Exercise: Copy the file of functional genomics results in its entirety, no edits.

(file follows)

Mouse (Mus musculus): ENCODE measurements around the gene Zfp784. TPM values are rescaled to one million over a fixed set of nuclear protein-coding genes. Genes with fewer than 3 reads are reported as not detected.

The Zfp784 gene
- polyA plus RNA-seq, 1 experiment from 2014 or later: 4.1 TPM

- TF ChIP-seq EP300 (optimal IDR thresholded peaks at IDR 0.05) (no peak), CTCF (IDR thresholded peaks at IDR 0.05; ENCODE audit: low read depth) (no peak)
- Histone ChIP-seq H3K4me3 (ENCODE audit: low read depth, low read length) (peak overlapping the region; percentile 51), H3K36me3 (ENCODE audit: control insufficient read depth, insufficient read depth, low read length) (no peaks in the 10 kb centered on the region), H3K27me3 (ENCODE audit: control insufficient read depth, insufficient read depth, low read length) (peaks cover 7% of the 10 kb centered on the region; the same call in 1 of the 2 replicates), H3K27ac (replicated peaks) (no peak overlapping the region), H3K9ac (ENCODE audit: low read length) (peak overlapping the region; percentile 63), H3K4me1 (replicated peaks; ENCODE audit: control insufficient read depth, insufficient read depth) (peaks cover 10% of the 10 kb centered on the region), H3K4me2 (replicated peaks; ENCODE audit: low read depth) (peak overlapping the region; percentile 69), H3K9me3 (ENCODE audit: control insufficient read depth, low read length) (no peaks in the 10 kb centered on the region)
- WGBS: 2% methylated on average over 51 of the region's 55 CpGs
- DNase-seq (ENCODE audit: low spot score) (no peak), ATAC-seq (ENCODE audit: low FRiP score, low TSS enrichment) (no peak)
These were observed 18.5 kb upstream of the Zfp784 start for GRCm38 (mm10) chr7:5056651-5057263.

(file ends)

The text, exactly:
Mouse (Mus musculus): ENCODE measurements around the gene Zfp784. TPM values are rescaled to one million over a fixed set of nuclear protein-coding genes. Genes with fewer than 3 reads are reported as not detected.

The Zfp784 gene
- polyA plus RNA-seq, 1 experiment from 2014 or later: 4.1 TPM

- TF ChIP-seq EP300 (optimal IDR thresholded peaks at IDR 0.05) (no peak), CTCF (IDR thresholded peaks at IDR 0.05; ENCODE audit: low read depth) (no peak)
- Histone ChIP-seq H3K4me3 (ENCODE audit: low read depth, low read length) (peak overlapping the region; percentile 51), H3K36me3 (ENCODE audit: control insufficient read depth, insufficient read depth, low read length) (no peaks in the 10 kb centered on the region), H3K27me3 (ENCODE audit: control insufficient read depth, insufficient read depth, low read length) (peaks cover 7% of the 10 kb centered on the region; the same call in 1 of the 2 replicates), H3K27ac (replicated peaks) (no peak overlapping the region), H3K9ac (ENCODE audit: low read length) (peak overlapping the region; percentile 63), H3K4me1 (replicated peaks; ENCODE audit: control insufficient read depth, insufficient read depth) (peaks cover 10% of the 10 kb centered on the region), H3K4me2 (replicated peaks; ENCODE audit: low read depth) (peak overlapping the region; percentile 69), H3K9me3 (ENCODE audit: control insufficient read depth, low read length) (no peaks in the 10 kb centered on the region)
- WGBS: 2% methylated on average over 51 of the region's 55 CpGs
- DNase-seq (ENCODE audit: low spot score) (no peak), ATAC-seq (ENCODE audit: low FRiP score, low TSS enrichment) (no peak)
These were observed 18.5 kb upstream of the Zfp784 start for GRCm38 (mm10) chr7:5056651-5057263.